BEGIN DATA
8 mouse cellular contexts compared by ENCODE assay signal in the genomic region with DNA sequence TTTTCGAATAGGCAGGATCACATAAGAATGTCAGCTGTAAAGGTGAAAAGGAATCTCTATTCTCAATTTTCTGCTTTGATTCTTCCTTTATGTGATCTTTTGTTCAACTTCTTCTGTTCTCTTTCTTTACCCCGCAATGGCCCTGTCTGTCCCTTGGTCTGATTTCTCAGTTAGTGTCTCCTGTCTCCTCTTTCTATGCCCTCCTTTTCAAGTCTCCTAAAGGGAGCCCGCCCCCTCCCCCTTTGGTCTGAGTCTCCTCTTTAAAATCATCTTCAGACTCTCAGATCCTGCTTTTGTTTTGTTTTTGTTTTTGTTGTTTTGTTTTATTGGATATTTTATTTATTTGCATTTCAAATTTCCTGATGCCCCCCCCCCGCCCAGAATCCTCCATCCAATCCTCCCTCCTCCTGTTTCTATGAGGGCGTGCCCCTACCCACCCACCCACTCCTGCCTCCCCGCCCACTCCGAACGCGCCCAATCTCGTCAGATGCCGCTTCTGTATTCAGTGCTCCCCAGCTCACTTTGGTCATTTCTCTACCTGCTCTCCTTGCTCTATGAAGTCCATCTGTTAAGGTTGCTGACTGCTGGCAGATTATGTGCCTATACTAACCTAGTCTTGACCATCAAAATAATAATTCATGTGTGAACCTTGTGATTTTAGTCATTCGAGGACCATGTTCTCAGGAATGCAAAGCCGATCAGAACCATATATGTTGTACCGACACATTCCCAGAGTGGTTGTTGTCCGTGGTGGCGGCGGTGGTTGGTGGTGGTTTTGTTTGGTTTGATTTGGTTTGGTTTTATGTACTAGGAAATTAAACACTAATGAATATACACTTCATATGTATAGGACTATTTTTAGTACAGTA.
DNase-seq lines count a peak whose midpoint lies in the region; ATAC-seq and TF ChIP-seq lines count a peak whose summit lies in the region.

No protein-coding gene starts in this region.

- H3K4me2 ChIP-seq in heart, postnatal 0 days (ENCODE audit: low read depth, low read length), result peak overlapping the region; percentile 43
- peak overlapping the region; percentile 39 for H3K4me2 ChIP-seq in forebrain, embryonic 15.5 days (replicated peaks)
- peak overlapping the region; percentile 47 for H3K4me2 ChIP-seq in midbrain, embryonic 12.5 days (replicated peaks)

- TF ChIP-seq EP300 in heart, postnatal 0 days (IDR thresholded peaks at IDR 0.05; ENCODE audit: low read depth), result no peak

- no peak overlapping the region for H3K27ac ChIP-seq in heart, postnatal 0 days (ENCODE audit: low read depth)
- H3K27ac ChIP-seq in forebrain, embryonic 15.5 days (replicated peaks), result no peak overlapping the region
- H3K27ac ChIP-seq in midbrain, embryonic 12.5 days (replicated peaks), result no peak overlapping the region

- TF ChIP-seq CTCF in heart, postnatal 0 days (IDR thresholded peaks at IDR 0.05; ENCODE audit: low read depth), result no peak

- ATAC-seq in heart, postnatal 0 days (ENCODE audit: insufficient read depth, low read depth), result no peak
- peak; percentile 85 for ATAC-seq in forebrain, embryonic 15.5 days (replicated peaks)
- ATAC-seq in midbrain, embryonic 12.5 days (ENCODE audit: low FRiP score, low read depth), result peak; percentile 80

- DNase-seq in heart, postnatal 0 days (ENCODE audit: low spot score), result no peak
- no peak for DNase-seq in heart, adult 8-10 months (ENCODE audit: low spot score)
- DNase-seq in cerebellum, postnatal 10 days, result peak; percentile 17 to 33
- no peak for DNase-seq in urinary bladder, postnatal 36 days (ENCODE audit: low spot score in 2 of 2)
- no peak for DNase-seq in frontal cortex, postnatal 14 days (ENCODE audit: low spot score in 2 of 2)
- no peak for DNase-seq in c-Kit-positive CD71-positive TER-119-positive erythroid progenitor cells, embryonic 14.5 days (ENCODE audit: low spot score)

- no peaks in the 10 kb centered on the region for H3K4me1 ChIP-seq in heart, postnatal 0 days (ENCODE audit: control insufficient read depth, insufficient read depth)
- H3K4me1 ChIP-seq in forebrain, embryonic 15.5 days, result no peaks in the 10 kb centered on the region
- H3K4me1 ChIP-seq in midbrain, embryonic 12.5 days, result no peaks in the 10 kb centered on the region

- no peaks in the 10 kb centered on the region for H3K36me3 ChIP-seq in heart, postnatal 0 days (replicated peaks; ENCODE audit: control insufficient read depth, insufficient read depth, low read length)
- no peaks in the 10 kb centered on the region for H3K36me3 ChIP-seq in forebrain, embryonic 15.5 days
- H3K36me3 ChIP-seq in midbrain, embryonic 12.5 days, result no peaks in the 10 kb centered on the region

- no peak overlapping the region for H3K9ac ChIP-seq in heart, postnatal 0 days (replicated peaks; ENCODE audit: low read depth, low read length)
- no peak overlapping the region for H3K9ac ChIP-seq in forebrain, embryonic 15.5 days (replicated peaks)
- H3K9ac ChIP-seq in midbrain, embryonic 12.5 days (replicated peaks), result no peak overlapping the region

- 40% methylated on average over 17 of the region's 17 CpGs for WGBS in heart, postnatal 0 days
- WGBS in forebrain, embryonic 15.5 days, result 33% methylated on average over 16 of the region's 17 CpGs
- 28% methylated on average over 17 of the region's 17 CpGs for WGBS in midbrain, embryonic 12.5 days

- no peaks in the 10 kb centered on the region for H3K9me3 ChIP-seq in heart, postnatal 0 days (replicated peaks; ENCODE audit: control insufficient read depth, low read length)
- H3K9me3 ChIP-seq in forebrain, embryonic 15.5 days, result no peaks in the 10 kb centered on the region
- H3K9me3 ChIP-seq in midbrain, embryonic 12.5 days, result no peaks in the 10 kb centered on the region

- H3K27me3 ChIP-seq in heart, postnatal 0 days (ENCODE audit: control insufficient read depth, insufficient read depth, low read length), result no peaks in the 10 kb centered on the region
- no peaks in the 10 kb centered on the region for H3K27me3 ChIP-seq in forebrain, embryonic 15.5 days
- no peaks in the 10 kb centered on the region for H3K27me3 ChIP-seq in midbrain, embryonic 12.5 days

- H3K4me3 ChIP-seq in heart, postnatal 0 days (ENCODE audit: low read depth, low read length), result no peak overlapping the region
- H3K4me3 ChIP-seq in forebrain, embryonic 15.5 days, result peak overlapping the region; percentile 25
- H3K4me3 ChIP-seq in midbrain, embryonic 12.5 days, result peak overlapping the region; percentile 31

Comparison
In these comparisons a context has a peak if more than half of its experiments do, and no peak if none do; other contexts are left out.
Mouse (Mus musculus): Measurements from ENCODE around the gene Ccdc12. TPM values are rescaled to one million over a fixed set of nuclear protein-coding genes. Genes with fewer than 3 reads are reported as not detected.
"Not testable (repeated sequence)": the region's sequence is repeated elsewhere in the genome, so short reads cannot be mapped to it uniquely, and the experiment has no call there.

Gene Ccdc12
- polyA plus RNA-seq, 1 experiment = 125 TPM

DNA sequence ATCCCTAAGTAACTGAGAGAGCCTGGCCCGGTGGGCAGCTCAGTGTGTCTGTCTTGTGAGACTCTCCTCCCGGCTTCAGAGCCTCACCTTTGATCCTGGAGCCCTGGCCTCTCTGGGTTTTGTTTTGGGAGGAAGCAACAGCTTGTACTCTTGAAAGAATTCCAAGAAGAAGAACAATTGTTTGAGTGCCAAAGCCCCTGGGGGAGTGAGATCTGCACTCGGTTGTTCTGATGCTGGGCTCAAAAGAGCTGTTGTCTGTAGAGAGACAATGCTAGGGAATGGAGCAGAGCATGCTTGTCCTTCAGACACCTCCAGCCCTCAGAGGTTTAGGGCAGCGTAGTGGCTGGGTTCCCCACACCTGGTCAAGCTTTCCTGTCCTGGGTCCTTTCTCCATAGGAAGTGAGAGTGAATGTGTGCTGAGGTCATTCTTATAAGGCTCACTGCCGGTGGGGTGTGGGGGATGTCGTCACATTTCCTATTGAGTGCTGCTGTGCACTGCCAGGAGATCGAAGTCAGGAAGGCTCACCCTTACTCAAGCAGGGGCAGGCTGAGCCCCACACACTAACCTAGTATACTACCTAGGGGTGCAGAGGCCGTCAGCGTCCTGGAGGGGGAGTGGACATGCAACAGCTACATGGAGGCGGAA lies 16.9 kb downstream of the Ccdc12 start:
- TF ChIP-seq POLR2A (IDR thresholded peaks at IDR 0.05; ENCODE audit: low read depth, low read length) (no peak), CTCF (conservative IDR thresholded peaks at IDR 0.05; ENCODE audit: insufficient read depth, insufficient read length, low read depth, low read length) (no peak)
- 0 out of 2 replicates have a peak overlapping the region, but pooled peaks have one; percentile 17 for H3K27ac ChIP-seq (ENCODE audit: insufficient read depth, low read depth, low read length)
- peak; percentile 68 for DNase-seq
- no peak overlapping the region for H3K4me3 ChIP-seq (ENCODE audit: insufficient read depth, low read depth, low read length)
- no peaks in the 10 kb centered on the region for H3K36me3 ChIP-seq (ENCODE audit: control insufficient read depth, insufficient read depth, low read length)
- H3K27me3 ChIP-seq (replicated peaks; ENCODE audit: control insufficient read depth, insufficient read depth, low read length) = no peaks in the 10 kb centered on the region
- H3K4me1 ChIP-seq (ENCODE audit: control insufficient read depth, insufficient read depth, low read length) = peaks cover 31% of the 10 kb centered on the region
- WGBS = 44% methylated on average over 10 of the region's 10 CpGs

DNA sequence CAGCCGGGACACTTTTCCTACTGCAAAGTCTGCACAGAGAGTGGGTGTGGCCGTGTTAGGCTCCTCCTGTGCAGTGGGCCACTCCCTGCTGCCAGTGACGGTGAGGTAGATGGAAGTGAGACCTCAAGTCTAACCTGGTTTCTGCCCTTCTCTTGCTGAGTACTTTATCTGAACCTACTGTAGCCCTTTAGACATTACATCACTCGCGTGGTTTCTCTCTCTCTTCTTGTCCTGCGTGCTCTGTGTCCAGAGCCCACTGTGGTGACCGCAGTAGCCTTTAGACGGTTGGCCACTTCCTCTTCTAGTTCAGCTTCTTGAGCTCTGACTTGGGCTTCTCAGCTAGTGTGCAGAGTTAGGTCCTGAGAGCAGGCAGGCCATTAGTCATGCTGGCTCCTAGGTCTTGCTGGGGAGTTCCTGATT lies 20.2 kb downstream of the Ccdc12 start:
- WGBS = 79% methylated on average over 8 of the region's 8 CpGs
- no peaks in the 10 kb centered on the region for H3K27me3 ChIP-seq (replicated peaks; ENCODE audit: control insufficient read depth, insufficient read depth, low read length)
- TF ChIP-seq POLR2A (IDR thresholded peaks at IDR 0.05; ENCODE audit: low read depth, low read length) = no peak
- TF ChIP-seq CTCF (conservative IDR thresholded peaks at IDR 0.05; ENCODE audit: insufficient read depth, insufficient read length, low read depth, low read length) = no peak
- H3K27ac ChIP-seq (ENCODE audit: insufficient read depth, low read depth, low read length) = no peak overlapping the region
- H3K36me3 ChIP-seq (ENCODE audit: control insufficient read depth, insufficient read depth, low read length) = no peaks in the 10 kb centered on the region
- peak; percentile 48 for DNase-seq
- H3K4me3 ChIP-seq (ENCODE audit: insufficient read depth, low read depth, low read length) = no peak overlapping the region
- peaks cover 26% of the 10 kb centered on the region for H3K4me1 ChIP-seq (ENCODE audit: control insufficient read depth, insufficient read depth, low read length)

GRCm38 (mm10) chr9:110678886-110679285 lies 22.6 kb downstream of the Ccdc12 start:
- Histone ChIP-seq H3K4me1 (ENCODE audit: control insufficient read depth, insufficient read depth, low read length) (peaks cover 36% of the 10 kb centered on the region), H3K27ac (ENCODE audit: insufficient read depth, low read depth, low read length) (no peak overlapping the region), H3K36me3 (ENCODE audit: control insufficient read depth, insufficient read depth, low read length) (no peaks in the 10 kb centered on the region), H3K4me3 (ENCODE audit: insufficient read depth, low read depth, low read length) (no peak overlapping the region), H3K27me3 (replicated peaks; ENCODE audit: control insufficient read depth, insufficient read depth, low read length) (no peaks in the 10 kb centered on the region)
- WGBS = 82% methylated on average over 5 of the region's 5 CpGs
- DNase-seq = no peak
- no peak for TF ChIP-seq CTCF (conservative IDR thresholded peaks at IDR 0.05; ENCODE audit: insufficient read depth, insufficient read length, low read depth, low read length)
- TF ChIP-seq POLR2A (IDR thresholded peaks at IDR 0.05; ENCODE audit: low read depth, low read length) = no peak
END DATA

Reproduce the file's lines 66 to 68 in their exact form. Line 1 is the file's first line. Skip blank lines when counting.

- peaks cover 26% of the 10 kb centered on the region for H3K4me1 ChIP-seq (ENCODE audit: control insufficient read depth, insufficient read depth, low read length)

GRCm38 (mm10) chr9:110678886-110679285 lies 22.6 kb downstream of the Ccdc12 start:
- Histone ChIP-seq H3K4me1 (ENCODE audit: control insufficient read depth, insufficient read depth, low read length) (peaks cover 36% of the 10 kb centered on the region), H3K27ac (ENCODE audit: insufficient read depth, low read depth, low read length) (no peak overlapping the region), H3K36me3 (ENCODE audit: control insufficient read depth, insufficient read depth, low read length) (no peaks in the 10 kb centered on the region), H3K4me3 (ENCODE audit: insufficient read depth, low read depth, low read length) (no peak overlapping the region), H3K27me3 (replicated peaks; ENCODE audit: control insufficient read depth, insufficient read depth, low read length) (no peaks in the 10 kb centered on the region)